The online version of this article (https://doi.org/10.1186/s12981-018-0189-8) contains supplementary material, which is available to authorized users.
Concurrent with the UNAIDS 90-90-90 and NHAS plans, the District of Columbia (DC) launched its 90/90/90/50 plan (Plan) in 2015. The Plan proposes that by 2020, 90% of all DC residents will know their HIV status; 90% of residents living with HIV will be in sustained treatment; 90% of those in treatment will reach “Viral Suppression” and DC will achieve 50% reduction of new HIV cases. To achieve these goals targeted prevention strategies are imperative for areas where the relative risk (RR) of not being linked to care (NL), not retained in any care (NRC) and low viral suppression (NVSP) are highest in the District. These outcomes are denoted in this study as poor outcomes of HIV care continuum. This study applies the Bayesian model for RR for area specific random effects to identify the census tracts with poor HIV care continuum outcomes for DC.
This analysis was conducted using cases diagnosed from 2010 to 2015 and reported to the surveillance system from the District of Columbia Department of Health (DC DOH), HIV/AIDS, Hepatitis, STD and TB Administration. The jurisdictions of the District of Columbia is divided into 179 census tracts. It is challenging to plot sparse data in ‘small’ local administrative areas, characteristically which may have a single-count datum for each geographic area. Bayesian methods overcome this problem by assimilating prior information to the underlying RR, making the predicted RR estimates robust.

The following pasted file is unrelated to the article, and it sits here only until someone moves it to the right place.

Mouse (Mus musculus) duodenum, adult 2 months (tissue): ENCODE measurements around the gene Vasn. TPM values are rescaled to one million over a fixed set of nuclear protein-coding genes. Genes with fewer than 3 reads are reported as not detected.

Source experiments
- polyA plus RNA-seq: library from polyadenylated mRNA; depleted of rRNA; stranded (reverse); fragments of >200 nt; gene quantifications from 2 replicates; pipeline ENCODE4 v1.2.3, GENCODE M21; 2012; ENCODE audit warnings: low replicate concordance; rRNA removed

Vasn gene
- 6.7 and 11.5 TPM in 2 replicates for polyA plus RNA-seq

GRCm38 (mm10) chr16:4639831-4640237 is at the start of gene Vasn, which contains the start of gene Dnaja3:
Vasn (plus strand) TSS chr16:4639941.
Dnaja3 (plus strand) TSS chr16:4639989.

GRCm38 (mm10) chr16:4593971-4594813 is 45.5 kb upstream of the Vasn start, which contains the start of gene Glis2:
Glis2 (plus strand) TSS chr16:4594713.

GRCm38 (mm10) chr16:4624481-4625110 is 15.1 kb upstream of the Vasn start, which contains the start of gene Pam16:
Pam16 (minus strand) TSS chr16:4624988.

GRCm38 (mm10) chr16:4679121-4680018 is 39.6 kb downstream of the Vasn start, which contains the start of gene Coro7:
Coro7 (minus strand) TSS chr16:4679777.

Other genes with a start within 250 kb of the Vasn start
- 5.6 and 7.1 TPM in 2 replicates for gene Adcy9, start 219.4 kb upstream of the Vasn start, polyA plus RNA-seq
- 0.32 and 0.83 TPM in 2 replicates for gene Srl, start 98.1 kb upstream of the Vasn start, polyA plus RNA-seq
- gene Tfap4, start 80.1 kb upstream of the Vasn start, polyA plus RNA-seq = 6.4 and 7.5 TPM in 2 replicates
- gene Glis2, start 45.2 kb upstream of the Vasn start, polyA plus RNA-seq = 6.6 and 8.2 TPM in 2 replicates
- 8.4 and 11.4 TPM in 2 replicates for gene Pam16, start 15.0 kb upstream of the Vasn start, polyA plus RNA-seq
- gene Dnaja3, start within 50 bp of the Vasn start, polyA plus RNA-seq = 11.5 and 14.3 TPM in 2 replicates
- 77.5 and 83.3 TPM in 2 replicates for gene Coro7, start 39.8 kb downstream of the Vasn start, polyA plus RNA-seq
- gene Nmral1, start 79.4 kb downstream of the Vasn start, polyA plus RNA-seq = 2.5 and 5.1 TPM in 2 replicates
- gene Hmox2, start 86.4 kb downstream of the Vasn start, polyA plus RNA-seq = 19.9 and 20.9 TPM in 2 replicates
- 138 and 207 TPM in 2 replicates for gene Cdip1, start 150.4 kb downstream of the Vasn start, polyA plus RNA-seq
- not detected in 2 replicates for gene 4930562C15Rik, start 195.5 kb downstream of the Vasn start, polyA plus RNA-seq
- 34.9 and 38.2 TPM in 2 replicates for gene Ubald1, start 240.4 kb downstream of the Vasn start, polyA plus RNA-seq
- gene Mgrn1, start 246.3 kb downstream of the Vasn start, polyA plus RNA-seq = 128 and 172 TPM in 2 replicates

The RR of NL is higher in 59 (33%) out of 179 census tracts in DC. The RR of NRC was high in 46 (26%) of the census tracts while 52 census tracts (29%) show a high risk of having NVSP among its residents. This study also identifies clear correlated heterogeneity or clustering is evident in the northern tracts of the district.
The study finds census tracts with higher RR of poor linkage to care outcomes in the District. These results will inform the Plan which aims to increase targeted testing leading to early initiation of antiretroviral therapy. The uniqueness of this study lies in its translational scope where surveillance data can be used to inform local public health programs and enhance the quality of health for the people with HIV.
Additional file 1: Figure S1. OpenBugs Code and prior distributions used in the model.
Centers for Disease Control and Prevention. Understanding the HIV Care Continuum. 2014;1–5.
District of Columbia Department of Health HIV/AIDS, Hepatitis, STD and TA (HAHSTA). Retained HIV Care and Ryan White Care Dynamics Data through December 2015. 2015.
Hall HI, Tang T, Westfall AO, Mugavero MJ. HIV care visits and time to viral suppression, 19 US jurisdictions, and implications for treatment, prevention and the National HIV/AIDS Strategy. PLoS ONE. 2013;8:1–7.
Van de Laar MJ, Pharris A. Treatment as prevention: will it work? Euro surveillance. 2011;16:1–3.